From Publishers Weekly
Does the schizophrenic's chaotic inner world resemble modern art and literature? Sass, a clinical psychologist and Rutgers professor, argues that schizophrenia and modernism display striking affinities: fragmentation, defiance of authority, multiple viewpoints, self-referentiality and rejection of the external world in favor of an omnipotent self or, alternately, a total loss of self. While the parallels he draws often seem superficial, there is much to ponder in Sass's notion that schizophrenia's core traits are exaggerations of tendencies fostered by our culture. This dense, startling work examines schizophrenic inauthenticity in light of the thought of Nietzsche, that champion of self-invention and the mask. Sass analyzes Kafka's introversion, Baudelaire's esthetics of disdain, Alfred Jarry's robotlike persona and the loss of self suffered by Antonin Artaud, a diagnosed schizophrenic. Further, he likens schizophrenics' deviant language to the prose of Rimbaud, Sartre, Beckett and Barthes. Photos.
Copyright 1992 Reed Business Information, Inc.
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In this fascinating book...Sass sets out in largely uncharted directions...Displaying an impressive command of philosophical, literary and clinical literature on subjects of enormous complexity...[he] arrives at some highly original and profoundly disquieting insights. (Brigitte Berger New York Times Book Review)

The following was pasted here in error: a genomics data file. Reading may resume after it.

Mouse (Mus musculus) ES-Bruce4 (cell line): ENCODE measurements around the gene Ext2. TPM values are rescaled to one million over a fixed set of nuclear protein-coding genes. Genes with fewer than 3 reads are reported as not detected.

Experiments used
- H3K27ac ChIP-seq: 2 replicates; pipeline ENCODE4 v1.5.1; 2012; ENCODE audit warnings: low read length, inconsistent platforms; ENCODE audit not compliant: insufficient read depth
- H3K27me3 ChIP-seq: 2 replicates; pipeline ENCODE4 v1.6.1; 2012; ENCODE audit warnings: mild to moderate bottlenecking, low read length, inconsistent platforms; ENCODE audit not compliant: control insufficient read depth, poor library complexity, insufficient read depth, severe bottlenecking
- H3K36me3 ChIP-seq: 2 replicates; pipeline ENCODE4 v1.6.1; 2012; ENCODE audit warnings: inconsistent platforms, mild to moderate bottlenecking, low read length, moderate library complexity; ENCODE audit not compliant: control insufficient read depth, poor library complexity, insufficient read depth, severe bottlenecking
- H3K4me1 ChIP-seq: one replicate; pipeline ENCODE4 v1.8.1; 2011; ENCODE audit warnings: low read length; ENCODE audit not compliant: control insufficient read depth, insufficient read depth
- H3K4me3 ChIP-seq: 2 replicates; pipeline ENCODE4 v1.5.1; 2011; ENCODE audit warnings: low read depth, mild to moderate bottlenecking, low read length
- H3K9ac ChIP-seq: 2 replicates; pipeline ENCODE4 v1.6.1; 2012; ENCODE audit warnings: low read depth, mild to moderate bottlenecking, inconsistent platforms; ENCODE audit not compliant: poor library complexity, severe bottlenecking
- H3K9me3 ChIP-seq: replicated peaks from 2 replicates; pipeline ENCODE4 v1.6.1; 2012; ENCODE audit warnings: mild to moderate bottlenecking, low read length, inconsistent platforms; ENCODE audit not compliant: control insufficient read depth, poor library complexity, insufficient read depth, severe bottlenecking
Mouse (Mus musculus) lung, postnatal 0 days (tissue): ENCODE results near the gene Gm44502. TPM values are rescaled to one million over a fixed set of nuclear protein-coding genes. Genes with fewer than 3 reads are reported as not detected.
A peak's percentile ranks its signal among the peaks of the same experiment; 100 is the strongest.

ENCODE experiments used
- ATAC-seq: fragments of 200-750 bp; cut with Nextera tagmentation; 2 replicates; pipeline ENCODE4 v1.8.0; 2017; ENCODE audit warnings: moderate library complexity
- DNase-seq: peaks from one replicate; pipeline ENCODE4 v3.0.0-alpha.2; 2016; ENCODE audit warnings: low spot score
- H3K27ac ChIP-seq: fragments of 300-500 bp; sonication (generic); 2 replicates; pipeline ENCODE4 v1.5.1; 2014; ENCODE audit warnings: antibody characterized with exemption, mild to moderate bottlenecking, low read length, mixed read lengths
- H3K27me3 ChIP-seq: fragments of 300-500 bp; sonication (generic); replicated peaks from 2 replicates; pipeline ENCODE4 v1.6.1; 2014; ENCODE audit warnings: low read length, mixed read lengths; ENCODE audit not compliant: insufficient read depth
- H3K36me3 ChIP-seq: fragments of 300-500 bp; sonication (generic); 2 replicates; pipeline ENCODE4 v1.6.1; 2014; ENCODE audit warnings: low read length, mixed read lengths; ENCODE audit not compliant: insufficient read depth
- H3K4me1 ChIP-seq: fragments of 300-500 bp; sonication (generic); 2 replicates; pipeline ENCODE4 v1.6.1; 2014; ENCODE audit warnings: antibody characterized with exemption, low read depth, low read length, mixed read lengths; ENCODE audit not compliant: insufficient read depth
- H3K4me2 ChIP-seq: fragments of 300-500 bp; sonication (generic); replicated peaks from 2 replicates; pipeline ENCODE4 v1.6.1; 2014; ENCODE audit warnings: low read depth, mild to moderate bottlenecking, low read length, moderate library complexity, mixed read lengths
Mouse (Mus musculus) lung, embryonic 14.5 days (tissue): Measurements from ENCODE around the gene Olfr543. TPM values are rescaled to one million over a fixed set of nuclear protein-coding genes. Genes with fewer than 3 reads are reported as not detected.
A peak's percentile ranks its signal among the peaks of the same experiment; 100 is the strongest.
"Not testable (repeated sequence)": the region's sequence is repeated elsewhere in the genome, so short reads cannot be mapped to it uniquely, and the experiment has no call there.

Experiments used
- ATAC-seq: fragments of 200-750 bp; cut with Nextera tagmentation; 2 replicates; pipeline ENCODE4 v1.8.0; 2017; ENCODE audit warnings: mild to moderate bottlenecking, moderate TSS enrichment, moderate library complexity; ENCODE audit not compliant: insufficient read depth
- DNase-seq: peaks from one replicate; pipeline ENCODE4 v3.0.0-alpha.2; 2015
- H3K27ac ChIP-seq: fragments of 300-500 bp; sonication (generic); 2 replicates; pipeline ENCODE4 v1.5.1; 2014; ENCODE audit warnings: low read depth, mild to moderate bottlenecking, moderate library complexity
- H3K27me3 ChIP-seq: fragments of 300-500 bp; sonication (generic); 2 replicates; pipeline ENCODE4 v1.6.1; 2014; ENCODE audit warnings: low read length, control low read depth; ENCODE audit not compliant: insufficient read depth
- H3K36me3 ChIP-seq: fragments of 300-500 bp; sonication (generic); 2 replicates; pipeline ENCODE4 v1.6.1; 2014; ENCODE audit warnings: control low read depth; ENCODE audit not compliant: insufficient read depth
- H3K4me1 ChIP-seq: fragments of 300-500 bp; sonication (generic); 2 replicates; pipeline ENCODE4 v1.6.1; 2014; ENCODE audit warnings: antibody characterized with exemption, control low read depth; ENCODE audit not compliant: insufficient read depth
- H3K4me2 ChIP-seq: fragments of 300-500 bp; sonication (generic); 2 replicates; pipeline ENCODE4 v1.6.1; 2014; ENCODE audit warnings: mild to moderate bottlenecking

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This marvelous book...provides the richest description of the schizophrenic's inner world since R. D. Laing's deservedly classic The Divided Self...An inspired documentation of the interrelationships of modernism, schizophrenia, and our current cultural life. (Richard Restak, M.D. Washington Post Book World)
A monumental, exciting, and troubling book, a new landmark in the study of the modern era. (Kenneth Baker San Francisco Chronicle)
Wholly fascinating...Madness and Modernism is rooted in a thorough knowledge of the psychological literature, but [Sass] also draws on an extensive acquaintance with 19th and 20th-century art, literature and philosophy...Powerful, lucid and original...Should revolutionise our thinking about the workings of the human mind. (Iain McGilchrist London Review of Books)
[A] brilliant study...An important contribution, not only to our understanding of schizophrenia but also to our comprehension of the nature of mental illness in general. (Contemporary Psychology)